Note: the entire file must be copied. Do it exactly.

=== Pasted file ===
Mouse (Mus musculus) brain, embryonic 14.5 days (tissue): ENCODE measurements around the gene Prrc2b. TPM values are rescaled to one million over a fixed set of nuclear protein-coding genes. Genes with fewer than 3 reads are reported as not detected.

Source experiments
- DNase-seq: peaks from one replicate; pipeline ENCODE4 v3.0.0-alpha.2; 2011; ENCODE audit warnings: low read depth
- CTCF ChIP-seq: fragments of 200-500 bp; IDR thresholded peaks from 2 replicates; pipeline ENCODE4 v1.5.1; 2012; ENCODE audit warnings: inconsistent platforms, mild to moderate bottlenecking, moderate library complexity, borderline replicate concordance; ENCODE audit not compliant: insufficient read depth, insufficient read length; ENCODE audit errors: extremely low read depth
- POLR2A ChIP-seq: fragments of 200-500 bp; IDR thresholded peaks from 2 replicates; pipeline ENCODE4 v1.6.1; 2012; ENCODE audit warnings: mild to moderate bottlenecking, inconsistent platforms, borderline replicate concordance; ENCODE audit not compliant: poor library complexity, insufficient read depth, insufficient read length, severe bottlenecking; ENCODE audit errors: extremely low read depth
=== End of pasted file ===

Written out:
Mouse (Mus musculus) brain, embryonic 14.5 days (tissue): ENCODE measurements around the gene Prrc2b. TPM values are rescaled to one million over a fixed set of nuclear protein-coding genes. Genes with fewer than 3 reads are reported as not detected.

Source experiments
- DNase-seq: peaks from one replicate; pipeline ENCODE4 v3.0.0-alpha.2; 2011; ENCODE audit warnings: low read depth
- CTCF ChIP-seq: fragments of 200-500 bp; IDR thresholded peaks from 2 replicates; pipeline ENCODE4 v1.5.1; 2012; ENCODE audit warnings: inconsistent platforms, mild to moderate bottlenecking, moderate library complexity, borderline replicate concordance; ENCODE audit not compliant: insufficient read depth, insufficient read length; ENCODE audit errors: extremely low read depth
- POLR2A ChIP-seq: fragments of 200-500 bp; IDR thresholded peaks from 2 replicates; pipeline ENCODE4 v1.6.1; 2012; ENCODE audit warnings: mild to moderate bottlenecking, inconsistent platforms, borderline replicate concordance; ENCODE audit not compliant: poor library complexity, insufficient read depth, insufficient read length, severe bottlenecking; ENCODE audit errors: extremely low read depth